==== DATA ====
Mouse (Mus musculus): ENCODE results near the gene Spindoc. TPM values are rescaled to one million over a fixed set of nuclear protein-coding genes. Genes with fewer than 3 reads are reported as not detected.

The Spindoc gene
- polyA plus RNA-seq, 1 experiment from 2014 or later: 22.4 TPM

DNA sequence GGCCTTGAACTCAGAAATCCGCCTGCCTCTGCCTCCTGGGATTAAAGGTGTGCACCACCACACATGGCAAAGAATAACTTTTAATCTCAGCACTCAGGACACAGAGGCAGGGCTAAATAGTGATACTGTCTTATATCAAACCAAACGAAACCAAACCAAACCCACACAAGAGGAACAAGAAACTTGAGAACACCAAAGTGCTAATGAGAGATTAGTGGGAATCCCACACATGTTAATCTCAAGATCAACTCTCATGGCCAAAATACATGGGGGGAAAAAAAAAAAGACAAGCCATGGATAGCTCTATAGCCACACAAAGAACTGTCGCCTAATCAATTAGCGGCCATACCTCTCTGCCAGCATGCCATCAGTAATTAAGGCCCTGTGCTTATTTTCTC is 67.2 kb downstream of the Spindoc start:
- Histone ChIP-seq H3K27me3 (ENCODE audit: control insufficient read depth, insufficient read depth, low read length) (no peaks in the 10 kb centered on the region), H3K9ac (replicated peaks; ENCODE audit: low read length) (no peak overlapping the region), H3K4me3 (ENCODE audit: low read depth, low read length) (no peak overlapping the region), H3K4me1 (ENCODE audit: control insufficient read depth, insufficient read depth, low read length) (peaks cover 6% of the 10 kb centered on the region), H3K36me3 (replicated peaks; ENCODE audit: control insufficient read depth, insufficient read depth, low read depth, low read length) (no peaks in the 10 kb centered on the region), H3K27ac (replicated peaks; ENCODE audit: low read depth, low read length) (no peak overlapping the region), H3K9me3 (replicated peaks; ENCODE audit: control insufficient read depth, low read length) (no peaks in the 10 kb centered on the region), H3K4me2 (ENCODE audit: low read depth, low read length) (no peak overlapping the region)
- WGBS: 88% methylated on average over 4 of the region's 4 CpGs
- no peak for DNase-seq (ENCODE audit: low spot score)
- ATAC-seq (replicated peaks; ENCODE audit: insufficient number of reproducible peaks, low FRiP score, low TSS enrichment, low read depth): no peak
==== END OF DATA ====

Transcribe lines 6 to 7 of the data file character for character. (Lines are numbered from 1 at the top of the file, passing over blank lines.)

- WGBS: 88% methylated on average over 4 of the region's 4 CpGs
- no peak for DNase-seq (ENCODE audit: low spot score)